e-space
Manchester Metropolitan University's Research Repository

Transnational connectivity, cultural interaction and selective adaptation: English Corinthians and amateur football in the Netherlands, c .1906–39

Piercey, N and Porter, D (2017) Transnational connectivity, cultural interaction and selective adaptation: English Corinthians and amateur football in the Netherlands, c .1906–39. Sport in History, 37 (2). pp. 124-145. ISSN 1746-0263

[img]
Preview

Download (451kB) | Preview

Abstract

The Corinthians were synonymous with gentlemanly amateurism in English association football. They visited the Netherlands in 1906, 1922, 1923, 1924 and 1933, bringing not just a particular way of playing the game but their own socially-exclusive version of amateurism. This had significant appeal in the Netherlands, where soccer had been taken up in the late nineteenth century by middle-class young men for whom English sport signified modernity. In 1906 the Corinthians supplied a convenient model for those seeking to raise standards and improve the quality of the national team. Later, in the 1920s, as soccer became more popular and its social base widened, the tourists were welcomed by socially conservative elements associated with pre-1900 clubs who were anxious to maintain their status and influence despite being outnumbered by the newer volksclubs. Corinthian-style amateurism had many adherents in the Netherlands and the tours prompted the formation of the Swallows (1907) and the Netherlands Corinthians (1922). These clubs, however, were not simply imitators but adapted the original English model for their own purposes.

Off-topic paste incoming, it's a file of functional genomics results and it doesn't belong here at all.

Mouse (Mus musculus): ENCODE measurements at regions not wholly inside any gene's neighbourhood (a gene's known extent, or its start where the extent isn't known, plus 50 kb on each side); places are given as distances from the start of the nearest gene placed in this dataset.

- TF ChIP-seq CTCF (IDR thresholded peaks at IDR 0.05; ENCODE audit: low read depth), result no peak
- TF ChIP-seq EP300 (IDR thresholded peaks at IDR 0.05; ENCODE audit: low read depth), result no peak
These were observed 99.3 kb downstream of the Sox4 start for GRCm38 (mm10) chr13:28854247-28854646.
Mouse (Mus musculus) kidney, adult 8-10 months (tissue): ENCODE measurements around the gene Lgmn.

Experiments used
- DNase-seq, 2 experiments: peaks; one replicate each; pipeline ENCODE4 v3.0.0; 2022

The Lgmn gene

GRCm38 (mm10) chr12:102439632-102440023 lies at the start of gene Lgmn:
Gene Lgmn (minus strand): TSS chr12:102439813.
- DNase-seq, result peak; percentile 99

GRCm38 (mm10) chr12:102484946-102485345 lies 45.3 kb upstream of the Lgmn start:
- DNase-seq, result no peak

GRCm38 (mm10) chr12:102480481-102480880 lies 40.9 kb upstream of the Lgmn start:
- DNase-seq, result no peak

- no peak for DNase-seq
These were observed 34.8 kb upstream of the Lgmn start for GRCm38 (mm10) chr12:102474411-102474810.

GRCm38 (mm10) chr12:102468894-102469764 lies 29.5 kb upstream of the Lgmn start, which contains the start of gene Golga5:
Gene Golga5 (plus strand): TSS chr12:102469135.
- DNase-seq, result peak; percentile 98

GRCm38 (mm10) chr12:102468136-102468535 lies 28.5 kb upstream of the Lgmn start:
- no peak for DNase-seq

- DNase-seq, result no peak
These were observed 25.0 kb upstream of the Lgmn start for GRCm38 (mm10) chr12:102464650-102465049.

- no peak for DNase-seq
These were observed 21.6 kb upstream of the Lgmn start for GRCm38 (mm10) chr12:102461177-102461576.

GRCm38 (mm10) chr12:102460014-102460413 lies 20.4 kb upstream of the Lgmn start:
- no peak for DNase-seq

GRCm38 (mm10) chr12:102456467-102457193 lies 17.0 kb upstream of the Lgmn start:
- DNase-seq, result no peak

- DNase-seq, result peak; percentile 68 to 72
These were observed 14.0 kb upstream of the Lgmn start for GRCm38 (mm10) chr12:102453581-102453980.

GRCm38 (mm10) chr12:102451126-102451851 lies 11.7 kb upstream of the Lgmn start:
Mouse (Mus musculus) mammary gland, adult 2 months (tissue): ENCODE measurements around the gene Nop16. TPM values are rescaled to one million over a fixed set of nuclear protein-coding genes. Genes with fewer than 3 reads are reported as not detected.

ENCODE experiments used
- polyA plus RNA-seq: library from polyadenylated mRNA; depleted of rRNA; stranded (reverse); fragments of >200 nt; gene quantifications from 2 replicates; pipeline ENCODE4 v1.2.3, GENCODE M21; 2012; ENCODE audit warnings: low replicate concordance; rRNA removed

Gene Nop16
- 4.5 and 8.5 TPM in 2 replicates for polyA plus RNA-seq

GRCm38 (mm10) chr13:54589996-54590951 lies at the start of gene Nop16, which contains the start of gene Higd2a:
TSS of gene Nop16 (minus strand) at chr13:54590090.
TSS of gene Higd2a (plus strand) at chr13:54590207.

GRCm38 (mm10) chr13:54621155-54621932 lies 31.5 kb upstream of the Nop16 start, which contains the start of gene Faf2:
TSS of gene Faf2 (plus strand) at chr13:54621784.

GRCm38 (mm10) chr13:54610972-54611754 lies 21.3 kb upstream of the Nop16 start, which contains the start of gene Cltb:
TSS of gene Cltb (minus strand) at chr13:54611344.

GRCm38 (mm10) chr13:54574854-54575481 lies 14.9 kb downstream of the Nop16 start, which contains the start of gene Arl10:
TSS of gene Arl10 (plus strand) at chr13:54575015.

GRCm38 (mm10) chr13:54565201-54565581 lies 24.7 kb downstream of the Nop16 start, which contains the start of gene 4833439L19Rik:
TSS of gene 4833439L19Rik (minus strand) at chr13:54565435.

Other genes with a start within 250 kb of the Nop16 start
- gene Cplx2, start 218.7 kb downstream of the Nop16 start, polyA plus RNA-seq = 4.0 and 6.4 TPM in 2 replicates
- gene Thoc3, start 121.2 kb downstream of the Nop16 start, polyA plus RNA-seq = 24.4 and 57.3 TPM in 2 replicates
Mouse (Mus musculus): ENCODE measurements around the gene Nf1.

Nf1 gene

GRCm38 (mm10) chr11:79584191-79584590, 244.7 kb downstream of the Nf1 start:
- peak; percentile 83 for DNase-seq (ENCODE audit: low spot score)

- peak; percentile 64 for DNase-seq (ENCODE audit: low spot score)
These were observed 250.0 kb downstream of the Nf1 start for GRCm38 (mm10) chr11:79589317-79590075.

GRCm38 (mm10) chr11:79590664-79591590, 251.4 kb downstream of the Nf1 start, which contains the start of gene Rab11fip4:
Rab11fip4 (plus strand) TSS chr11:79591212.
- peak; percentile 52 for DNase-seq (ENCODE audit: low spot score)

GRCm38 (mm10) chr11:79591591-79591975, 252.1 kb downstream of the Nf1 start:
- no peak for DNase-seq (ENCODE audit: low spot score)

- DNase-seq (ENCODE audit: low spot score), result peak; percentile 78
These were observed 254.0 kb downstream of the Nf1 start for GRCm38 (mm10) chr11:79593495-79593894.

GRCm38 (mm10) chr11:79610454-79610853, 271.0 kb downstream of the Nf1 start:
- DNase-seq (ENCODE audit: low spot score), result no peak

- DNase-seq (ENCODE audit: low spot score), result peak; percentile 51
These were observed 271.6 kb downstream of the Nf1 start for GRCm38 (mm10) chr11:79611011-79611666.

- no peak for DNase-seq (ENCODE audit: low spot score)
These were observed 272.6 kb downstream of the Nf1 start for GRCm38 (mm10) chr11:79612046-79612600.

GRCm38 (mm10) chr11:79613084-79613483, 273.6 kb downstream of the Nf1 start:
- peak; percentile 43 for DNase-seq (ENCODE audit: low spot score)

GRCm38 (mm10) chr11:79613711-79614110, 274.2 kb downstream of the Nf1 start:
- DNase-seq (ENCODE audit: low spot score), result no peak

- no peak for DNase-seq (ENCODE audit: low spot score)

Impact and Reach

Statistics

Downloads
Activity Overview
30Downloads
78Hits

Additional statistics for this dataset are available via IRStats2.

Altmetric

Actions (login required)

Edit Item Edit Item